Dan DiLucchio building the Eco-Village
in the central plateau of Haiti.
He was working with the
Papaye Peasant Movement.
When Neumann University professor Dan DiLucchio traveled to Haiti in January 2012, he was shocked at the Haitians’ living conditions years after the 2010 earthquake.
“These people had been living in tents for two years. It was such a horrible situation,” he said.
DiLucchio went to Haiti on a service learning trip with the Unitarian Universalist Service Committee (UUSC). He spent some time in Port-au-Prince, the nation’s capital and one of the regions hardest hit by the January 12, 2010, earthquake. The group’s mission was to help build an Eco-Village in the north of Port-au-Prince’s central plateaus.
“I’ve always wanted to go on a service trip, and the timing was right,” DiLucchio said.
After he left the impoverished nation, DiLucchio’s desire to help burned deeply. He sought ways to help make life a bit more bearable for the Haitians.
“We started to collect medical equipment, wheelchairs, canes, walkers, things that the hospitals in Port-au-Prince can use. Instead of seeing it go to landfills or sitting around someone’s house, I thought the people in Haiti could really use this equipment,” he explained.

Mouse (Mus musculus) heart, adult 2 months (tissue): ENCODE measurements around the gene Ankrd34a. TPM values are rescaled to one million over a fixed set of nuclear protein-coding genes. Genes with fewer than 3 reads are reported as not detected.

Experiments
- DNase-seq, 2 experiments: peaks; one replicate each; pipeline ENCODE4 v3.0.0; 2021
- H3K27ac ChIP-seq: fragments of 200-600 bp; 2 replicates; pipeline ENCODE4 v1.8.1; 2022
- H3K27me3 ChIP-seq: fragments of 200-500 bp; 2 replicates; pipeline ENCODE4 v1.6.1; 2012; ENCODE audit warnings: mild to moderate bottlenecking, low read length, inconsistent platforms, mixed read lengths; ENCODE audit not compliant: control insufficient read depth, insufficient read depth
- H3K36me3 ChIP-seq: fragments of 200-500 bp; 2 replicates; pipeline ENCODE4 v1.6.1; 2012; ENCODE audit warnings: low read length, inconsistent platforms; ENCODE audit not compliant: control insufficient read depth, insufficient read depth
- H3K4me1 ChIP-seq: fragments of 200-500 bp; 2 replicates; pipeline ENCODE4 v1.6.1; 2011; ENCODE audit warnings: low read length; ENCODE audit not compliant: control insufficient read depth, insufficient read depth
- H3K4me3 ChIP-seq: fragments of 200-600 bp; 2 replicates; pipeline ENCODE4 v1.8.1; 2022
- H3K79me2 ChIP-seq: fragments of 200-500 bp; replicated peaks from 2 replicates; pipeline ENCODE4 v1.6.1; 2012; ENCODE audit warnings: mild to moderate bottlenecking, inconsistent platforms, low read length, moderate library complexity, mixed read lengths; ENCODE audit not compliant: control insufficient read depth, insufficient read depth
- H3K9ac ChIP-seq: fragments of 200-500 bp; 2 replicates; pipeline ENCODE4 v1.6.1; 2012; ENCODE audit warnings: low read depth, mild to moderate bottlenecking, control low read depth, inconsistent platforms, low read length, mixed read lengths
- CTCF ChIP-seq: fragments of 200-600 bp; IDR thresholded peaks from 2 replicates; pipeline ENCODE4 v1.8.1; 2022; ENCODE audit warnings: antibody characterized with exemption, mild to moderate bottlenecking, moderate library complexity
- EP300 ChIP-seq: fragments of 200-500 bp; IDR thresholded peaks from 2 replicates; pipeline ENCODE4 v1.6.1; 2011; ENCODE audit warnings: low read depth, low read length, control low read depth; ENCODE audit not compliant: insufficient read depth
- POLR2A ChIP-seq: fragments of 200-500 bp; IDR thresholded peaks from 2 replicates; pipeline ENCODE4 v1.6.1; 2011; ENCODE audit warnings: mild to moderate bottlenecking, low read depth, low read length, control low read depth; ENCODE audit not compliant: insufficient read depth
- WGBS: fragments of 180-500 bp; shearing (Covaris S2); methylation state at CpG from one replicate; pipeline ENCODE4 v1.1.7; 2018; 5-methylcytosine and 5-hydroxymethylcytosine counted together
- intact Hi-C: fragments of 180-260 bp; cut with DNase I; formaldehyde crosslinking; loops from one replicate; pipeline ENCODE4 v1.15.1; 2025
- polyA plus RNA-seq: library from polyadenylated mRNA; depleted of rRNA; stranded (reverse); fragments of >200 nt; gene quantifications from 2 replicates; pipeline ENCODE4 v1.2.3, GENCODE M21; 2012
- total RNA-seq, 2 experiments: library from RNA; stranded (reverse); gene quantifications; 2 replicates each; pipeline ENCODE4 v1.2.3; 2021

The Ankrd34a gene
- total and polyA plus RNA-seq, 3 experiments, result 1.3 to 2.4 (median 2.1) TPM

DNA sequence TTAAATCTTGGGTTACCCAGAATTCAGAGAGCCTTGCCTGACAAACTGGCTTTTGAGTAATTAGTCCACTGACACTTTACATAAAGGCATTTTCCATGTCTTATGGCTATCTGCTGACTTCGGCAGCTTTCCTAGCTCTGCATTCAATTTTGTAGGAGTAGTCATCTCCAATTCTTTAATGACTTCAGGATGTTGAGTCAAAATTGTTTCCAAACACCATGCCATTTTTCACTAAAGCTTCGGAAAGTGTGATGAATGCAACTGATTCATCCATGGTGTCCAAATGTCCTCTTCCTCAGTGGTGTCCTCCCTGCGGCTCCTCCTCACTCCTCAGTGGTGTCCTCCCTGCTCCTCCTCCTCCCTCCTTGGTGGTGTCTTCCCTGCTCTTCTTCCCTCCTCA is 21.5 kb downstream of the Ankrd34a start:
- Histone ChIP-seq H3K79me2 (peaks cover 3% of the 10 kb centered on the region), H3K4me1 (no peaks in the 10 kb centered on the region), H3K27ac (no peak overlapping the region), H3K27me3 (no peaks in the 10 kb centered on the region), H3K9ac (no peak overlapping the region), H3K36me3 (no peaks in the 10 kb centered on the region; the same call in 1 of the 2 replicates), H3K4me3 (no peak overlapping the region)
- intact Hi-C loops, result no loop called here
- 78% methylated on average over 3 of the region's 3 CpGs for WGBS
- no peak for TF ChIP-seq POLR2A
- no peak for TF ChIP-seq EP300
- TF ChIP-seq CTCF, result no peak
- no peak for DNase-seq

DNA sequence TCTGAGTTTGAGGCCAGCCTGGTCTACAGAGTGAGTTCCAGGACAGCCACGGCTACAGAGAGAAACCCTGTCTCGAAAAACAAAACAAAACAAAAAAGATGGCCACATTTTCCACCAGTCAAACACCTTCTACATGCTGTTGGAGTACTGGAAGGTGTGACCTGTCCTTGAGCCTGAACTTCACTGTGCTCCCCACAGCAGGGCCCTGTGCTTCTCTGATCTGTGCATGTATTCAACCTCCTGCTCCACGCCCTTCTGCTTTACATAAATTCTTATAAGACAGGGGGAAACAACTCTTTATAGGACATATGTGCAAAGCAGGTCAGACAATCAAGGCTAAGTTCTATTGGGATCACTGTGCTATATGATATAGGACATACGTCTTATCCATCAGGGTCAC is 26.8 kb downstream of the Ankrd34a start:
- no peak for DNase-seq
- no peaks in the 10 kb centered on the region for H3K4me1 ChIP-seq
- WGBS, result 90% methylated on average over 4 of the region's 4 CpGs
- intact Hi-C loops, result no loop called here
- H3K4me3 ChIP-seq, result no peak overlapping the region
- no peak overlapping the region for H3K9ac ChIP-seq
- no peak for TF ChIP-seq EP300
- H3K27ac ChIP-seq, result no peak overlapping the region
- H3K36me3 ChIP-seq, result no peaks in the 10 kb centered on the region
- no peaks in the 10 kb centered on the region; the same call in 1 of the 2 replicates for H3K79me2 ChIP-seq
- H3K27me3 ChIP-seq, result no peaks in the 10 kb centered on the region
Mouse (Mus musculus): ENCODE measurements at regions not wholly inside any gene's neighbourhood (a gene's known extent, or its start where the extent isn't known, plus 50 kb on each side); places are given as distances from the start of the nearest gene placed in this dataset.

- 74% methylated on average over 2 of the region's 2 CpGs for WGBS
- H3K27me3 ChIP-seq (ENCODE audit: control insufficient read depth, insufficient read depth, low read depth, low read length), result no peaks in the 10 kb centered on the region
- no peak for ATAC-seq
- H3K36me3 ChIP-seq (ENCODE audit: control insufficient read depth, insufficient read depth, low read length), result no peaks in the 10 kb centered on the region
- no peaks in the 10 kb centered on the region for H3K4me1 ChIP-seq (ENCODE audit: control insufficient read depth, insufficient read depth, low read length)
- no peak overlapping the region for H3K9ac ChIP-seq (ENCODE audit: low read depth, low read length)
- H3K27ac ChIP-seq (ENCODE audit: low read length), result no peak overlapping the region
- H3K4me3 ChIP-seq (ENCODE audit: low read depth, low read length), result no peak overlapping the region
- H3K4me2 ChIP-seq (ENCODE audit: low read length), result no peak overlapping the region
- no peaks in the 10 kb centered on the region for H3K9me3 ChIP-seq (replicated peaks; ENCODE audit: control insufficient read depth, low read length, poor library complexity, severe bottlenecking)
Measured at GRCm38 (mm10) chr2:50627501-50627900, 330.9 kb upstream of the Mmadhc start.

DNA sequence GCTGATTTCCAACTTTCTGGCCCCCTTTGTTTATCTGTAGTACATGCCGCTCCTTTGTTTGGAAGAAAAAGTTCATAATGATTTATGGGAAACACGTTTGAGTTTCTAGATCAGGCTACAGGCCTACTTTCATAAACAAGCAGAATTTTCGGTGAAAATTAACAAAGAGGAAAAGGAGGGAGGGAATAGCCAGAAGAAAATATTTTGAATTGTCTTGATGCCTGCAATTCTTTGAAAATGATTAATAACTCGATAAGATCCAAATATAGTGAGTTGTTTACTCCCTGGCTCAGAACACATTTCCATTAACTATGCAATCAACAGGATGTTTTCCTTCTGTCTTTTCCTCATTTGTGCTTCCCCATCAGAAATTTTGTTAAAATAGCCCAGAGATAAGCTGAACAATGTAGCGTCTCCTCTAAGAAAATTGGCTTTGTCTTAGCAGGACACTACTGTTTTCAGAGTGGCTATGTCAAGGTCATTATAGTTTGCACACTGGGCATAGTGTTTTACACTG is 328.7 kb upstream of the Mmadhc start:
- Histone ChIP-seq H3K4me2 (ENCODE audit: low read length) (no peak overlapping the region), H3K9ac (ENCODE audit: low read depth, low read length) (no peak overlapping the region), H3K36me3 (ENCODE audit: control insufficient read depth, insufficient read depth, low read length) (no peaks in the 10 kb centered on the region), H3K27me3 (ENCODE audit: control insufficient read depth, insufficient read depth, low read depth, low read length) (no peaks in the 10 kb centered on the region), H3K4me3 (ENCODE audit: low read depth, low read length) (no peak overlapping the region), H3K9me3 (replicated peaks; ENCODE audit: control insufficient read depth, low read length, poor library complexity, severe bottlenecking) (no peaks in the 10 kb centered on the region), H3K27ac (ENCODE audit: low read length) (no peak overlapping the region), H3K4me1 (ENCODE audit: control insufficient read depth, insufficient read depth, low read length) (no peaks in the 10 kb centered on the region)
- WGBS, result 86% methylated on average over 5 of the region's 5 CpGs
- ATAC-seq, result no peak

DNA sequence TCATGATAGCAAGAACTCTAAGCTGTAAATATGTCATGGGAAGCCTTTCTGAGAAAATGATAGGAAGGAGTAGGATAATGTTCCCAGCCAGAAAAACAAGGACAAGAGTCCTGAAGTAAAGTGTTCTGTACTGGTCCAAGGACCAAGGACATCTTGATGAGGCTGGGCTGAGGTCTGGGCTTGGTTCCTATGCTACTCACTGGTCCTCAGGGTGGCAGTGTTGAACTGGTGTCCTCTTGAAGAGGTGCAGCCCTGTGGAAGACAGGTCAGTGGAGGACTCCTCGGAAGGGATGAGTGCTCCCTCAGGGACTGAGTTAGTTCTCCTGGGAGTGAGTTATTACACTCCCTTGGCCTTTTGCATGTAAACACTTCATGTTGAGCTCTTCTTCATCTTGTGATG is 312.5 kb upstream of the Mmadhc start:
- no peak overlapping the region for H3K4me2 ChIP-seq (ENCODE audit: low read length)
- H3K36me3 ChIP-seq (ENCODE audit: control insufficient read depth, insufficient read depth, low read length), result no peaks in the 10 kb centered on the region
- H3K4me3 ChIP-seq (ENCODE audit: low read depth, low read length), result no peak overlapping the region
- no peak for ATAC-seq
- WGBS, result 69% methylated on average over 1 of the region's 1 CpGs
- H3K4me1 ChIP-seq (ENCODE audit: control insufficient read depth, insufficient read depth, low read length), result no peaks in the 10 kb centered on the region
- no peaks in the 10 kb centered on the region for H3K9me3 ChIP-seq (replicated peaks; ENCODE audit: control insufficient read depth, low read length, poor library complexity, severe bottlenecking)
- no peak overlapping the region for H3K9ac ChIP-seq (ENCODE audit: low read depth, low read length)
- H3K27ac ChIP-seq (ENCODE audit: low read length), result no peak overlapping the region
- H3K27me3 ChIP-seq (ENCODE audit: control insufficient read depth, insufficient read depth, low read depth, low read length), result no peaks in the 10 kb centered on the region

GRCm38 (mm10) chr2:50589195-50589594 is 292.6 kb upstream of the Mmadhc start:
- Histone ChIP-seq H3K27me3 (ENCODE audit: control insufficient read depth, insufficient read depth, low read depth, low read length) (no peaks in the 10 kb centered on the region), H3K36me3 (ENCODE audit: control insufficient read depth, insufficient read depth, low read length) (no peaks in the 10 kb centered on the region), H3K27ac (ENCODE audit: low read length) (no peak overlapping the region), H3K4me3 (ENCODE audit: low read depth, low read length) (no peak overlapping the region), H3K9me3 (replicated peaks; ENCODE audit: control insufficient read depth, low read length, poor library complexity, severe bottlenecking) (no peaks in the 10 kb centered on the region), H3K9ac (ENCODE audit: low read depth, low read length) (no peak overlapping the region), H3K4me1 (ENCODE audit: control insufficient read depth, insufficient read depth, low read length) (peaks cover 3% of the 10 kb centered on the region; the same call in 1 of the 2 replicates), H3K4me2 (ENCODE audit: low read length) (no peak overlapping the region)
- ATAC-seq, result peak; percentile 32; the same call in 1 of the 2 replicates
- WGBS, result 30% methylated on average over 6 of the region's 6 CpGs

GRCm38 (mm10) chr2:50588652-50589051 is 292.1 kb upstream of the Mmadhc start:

The first load of medical equipment has been sent to Haiti. DiLucchio and his team were able to collect enough equipment to fill one-half of a tractor trailer.
For DiLucchio, this was not a one-shot deal. He plans on continuing to collect medical equipment for Haiti. One of his ideas includes having an “equipment collection Sunday” at various churches in the area. He also plans to have a collection on the Neumann University campus in the near future.
“My vision is to make this an ongoing effort. There’s plenty of equipment out there. What I’m working on is the ways to get it to Haiti,” he said.
DiLucchio is an adjunct faculty member for the M.S. in Organizational and Strategic Leadership program. In addition, he has been a member of the Neumann University Strategic Planning Committee of the Board of Trustees and has served on the Institute for Sport, Spirituality, and Character Development Advisory Council since its inception.
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